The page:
Luke’s account of the feeding of the Five Thousand

Meanwhile, Jesus’ apostles returned from the mission He had sent them on, and reported to Him all that had happened while they were gone. Jesus took them and went to Bethsaida, a town just east of where the Jordan River flowed into the Sea of Galilee. As usual, word spread quickly among the crowds, and they followed them. Jesus preached to them about the kingdom of God and healed those who needed healing among them.

The miraculous feeding of the 5,000 occurred on the shores of the Sea of Galilee near Bethsaida.

The miraculous feeding of the 5,000 occurred on the shores of the Sea of Galilee near Bethsaida.

As the end of the day was coming close, the apostles became concerned for the people, coming to Jesus to dismiss them, so they could find food and a place to stay. But Jesus told the apostles to feed them. Having only a couple of fish and five loaves of bread, they protested the impossibility of feeding five thousand men and all of the women and children as well. Having them sat in groups of about fifty each, he blessed the food, looking toward heaven.  Everyone ate until they were satisfied, and twelve baskets full of broken pieces were taken up afterward.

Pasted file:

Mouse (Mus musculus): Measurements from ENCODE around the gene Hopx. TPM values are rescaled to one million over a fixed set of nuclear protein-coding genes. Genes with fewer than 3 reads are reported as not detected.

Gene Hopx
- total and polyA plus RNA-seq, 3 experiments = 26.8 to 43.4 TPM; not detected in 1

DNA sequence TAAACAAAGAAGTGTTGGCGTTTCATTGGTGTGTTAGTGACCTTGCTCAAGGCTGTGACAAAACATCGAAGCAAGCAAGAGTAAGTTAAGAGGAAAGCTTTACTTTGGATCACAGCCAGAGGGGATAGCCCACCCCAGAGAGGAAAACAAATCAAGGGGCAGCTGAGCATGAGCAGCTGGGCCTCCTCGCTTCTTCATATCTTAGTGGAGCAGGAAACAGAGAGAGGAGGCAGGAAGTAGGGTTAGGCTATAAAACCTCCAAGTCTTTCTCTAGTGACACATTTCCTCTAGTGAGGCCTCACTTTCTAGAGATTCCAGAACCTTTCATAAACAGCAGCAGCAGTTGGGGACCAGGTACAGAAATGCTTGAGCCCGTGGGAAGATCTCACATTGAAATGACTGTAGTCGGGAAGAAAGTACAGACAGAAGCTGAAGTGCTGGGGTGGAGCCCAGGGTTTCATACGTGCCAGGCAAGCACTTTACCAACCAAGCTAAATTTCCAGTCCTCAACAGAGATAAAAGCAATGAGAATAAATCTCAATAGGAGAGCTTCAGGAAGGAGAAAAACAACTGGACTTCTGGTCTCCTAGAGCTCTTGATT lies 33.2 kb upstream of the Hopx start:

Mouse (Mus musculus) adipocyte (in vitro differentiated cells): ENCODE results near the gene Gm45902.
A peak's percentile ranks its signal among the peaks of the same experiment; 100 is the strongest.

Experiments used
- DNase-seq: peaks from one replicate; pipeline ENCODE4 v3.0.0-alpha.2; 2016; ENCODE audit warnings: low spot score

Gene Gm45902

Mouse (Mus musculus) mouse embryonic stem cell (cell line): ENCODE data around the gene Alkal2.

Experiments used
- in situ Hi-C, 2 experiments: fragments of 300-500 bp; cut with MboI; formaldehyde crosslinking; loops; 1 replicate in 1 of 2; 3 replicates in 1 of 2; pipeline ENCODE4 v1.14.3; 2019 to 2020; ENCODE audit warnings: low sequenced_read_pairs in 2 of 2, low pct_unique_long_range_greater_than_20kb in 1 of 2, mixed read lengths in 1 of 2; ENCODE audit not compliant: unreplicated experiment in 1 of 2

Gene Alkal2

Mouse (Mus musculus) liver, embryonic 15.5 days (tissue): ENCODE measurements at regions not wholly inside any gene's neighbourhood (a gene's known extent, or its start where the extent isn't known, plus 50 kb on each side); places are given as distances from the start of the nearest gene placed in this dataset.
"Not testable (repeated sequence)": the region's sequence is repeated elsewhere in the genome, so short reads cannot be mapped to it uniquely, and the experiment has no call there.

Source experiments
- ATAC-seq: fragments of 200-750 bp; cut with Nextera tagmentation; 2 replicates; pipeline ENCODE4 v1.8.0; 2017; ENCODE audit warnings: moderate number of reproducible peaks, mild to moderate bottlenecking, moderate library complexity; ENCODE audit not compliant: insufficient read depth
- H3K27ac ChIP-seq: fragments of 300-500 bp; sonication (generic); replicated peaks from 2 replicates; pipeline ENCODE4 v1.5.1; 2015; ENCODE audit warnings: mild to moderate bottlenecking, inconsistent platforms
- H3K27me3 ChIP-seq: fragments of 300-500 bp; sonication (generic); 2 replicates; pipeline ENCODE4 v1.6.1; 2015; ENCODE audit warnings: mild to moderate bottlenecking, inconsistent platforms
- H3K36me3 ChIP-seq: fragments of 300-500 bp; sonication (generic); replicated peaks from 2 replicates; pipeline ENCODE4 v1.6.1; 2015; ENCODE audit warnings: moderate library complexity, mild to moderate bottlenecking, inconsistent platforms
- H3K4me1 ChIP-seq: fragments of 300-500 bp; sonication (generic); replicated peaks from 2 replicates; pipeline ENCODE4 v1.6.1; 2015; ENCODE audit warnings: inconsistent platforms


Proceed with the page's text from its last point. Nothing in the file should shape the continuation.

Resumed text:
We are not told why Jesus had them separated into groups of “about fifty,” and speculation about that is futile, since the whole thing was miraculous anyway.  But one might wonder what the apostles saw, as they made sure that the food was passed around throughout what would have to be well over 100 of these groups of people. We cannot know how it all unfolded, but let’s try for a minute to just imagine what it could have been like.

When Jesus broke the loaves, He must have given portions to each of the twelve apostles. One can only imagine their sense of foreboding as they handed their portion off to the first group – no doubt expecting it to run out long before reaching the last of the fifty people in their first group. When that did not happen, and as each of the twelve transferred the food from one group to another, did they see the amount of food undiminished in quantity or was it gradually growing? It seems likely that the latter would be the case.

Imagine that sense of dread they felt initially turning first to surprise, and then to amazement. It is easy to imagine then that the excitement would build into a giddy and festive atmosphere that would be contagious to these crowds!